Michelin LTX A/T 2, 235/75R15 XL 108S at Discount Tire is $154. Yeah, that's a $31 difference, it's not the same price, but it's not much more than 1 tank of gas (and probably less than a full tank of diesel) for the whole set of 4.

(later edit) And Michelin LTX M/S 2 in the same size at Discount Tire are $145, and a better tread for the highway.
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Old 07-07-2012, 11:43 AM   #286
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MaxAB -
That is very useful information. Boy, you don't have to sell me on safety and protecting my family - I am all over that. So, I fully appreciate your reasoning and logic. Thanks.
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Old 07-07-2012, 12:11 PM   #287
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The trade off with a higher trailer after installing the 35˚ axle is a higher center of gravity, thus a higher chance of tipping. You would reduce the chance of something on the bottom of the trailer hitting something else.

After 40,000+ miles, I haven't hit anything on the bottom, so if I needed axles I'd probably stay with the original specs. But if I had a steep driveway, I'd consider the 35˚ axles.

Gene
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Old 07-07-2012, 03:05 PM   #288
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Quote:
Originally Posted by CrawfordGene View Post
The trade off with a higher trailer after installing the 35˚ axle is a higher center of gravity, thus a higher chance of tipping. You would reduce the chance of something on the bottom of the trailer hitting something else.

After 40,000+ miles, I haven't hit anything on the bottom, so if I needed axles I'd probably stay with the original specs. But if I had a steep driveway, I'd consider the 35˚ axles.

Gene
I imagine there might also be a gas mileage penalty for increase in wind resistance.
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Old 07-08-2012, 11:04 AM   #289
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Just looking up 16" wheels online, and one of the questions was bolt pattern. I know there are 6 bolts, but 6x ___ (ex 6x132, 6x135...? Didn't remember seeing this previously, thanks.
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Old 07-08-2012, 03:38 PM   #290
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Below are the specs for the wheels that most are using:

Wheel size: 16x6
Bolt Circle: 6x139.7 (same as 6x5.5)
Offset: 0 (zero)
Center Bore: 4.25
Load Rating: 3,200
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Old 07-08-2012, 05:07 PM   #291
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Awesome, thanks Phoenix.

Since determining the proper tire pressure seems to be so related to trailer weight, have any of you found (inexpensive) portable scales? I've looked online and all I've seen are exorbitantly expensive (for my purposes).
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Old 07-08-2012, 05:13 PM   #292
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Sorry, per Discount Tire, Costco and Airstream, I am one of the Airstreamers that runs 80 psi (the maximum pressure printed on load range E tire sidewalls). We do this primarily because most of our towing is in the desert southwest where it's supposed to be 112+ today.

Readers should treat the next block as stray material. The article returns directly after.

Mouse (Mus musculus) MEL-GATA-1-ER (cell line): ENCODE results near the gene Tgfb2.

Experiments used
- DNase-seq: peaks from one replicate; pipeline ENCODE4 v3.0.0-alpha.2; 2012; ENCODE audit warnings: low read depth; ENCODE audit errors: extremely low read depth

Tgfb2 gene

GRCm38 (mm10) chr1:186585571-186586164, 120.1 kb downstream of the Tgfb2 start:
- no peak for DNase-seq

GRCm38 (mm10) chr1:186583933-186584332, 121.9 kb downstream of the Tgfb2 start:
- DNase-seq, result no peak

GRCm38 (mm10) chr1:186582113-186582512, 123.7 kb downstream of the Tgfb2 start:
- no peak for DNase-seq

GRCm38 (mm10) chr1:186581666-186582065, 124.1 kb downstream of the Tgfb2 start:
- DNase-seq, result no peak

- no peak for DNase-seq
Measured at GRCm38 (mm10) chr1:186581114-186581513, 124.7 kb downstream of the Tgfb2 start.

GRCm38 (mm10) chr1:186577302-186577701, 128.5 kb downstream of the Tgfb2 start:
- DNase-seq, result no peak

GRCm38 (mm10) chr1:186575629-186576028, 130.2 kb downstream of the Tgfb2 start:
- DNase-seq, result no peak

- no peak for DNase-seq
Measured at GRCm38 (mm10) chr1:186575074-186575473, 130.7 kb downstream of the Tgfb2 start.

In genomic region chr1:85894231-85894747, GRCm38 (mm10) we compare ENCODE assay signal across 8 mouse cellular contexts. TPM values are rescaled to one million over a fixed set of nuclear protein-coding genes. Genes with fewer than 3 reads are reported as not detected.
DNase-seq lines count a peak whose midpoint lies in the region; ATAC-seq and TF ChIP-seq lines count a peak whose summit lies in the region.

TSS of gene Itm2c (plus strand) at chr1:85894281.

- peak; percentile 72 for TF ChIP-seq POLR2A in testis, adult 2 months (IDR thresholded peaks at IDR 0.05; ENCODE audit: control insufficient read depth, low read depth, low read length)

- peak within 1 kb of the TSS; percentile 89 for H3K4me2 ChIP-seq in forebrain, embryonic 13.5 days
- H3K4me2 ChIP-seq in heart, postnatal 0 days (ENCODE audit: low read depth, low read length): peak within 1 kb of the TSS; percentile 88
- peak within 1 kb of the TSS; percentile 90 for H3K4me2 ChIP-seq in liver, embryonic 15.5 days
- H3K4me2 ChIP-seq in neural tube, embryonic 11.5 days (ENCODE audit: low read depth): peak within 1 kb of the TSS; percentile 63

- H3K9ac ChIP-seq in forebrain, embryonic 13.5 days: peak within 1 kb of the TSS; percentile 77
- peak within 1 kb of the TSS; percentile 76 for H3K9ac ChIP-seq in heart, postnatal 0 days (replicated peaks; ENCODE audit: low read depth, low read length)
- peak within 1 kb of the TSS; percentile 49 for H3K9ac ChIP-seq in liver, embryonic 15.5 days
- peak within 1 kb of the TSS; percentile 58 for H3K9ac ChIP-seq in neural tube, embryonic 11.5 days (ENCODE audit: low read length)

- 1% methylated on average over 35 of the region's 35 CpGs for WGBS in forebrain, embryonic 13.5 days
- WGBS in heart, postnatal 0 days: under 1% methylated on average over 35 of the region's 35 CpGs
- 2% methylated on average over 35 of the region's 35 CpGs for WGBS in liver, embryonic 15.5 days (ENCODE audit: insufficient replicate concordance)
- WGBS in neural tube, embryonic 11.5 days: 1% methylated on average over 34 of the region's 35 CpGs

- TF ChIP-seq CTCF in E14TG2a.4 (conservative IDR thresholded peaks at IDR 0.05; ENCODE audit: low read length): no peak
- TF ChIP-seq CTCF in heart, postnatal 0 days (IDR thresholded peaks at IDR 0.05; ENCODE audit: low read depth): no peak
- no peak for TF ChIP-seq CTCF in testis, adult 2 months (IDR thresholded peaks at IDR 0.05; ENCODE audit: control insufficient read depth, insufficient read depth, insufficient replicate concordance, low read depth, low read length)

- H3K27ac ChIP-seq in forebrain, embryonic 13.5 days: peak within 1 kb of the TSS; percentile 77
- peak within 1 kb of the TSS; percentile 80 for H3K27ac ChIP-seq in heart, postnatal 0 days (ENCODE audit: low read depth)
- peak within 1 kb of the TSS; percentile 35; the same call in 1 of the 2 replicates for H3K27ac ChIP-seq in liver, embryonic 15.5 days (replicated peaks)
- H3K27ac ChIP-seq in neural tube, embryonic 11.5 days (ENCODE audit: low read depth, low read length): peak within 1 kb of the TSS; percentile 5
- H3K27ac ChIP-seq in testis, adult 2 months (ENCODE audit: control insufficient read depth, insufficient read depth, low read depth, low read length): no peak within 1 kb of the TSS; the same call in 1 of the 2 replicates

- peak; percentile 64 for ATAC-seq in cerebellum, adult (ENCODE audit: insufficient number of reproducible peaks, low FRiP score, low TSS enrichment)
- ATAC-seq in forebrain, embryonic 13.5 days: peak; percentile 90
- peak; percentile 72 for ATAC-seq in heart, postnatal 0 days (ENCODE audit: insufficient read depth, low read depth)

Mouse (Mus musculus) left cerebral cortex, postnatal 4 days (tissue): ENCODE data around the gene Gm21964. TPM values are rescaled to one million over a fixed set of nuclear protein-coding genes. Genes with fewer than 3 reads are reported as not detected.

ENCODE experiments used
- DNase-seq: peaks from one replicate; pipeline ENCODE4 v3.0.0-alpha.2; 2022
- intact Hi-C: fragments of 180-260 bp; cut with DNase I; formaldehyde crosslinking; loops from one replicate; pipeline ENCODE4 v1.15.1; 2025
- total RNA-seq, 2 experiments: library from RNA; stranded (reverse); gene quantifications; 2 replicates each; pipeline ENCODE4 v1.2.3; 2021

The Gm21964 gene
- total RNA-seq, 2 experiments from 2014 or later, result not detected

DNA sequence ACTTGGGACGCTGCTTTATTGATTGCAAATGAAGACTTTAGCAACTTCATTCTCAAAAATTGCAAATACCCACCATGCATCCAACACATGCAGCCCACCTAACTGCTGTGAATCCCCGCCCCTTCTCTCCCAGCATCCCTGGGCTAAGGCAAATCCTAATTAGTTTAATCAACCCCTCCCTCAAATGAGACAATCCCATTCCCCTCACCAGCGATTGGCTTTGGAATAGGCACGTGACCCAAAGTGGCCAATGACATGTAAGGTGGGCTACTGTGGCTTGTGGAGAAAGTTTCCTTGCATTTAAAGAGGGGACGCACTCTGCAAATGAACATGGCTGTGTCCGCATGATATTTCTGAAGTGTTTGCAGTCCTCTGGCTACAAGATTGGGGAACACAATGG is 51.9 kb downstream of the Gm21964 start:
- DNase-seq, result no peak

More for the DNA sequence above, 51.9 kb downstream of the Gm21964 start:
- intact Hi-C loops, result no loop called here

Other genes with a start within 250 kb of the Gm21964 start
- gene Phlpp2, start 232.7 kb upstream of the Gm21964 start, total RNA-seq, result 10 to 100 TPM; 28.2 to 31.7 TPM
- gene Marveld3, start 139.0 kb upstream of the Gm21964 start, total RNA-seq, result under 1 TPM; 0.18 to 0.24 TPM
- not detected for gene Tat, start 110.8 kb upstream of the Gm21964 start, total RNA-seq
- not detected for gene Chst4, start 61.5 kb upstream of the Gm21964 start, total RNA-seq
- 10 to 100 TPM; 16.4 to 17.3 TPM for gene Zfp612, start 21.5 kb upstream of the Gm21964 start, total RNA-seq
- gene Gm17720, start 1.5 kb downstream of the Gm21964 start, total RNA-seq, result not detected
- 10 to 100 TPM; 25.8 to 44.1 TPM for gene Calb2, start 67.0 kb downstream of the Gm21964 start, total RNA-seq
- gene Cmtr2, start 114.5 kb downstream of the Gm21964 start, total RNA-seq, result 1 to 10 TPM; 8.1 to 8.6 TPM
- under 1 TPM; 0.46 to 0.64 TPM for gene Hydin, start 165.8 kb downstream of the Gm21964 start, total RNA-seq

Others may be able to suggest portable scales, although having searched before, they appear to be too expensive for normal people's use. I think most weigh their rigs at the CAT scales that the semi's use.
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Old 07-09-2012, 08:15 AM   #293
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Quote:
Originally Posted by dkottum View Post
This thread like a few others lately is overly dramatic. Beyond me why people insist on throwing out perfectly functioning products because someone else told them they are no good.

Here's a lighter, but informative discussion a while back.

http://www.airforums.com/forums/f438...ons-27999.html

doug k
Five minutes on google, all related to Goodyear Marathon ST failures (some dating back to '08):

http://www.airforums.com/forums/f438...ion-34105.html

http://www.airforums.com/forums/f438...ace-74629.html

http://www.airforums.com/forums/f438...ain-45428.html

http://www.airforums.com/forums/f438...uts-50926.html

http://www.airforums.com/forums/f438...uts-43172.html

http://www.airforums.com/forums/f438...two-84928.html

http://www.airforums.com/forums/f438...ure-84703.html

http://www.airforums.com/forums/f438...res-28293.html

http://www.airforums.com/forums/f438...sue-89518.html

http://www.airforums.com/forums/f438...5-a-75896.html

http://www.airforums.com/forums/f438...hon-67407.html

http://www.airforums.com/forums/f438...res-55550.html

http://www.airforums.com/forums/f438...oll-76867.html


An excellent discussion on ST and LT tires:

http://www.airforums.com/forums/f438...ore-87862.html


And one involving MAXXIS:

http://www.airforums.com/forums/f438...ion-42493.html
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Old 07-09-2012, 11:28 AM   #294
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Did anyone consider a 7" wheel (16x7)? My tire guy guy tells me a lot of the wheels have moved to a 7" width - not at home so can't tell if that would work or not, particularly if I were to go with Centramatics...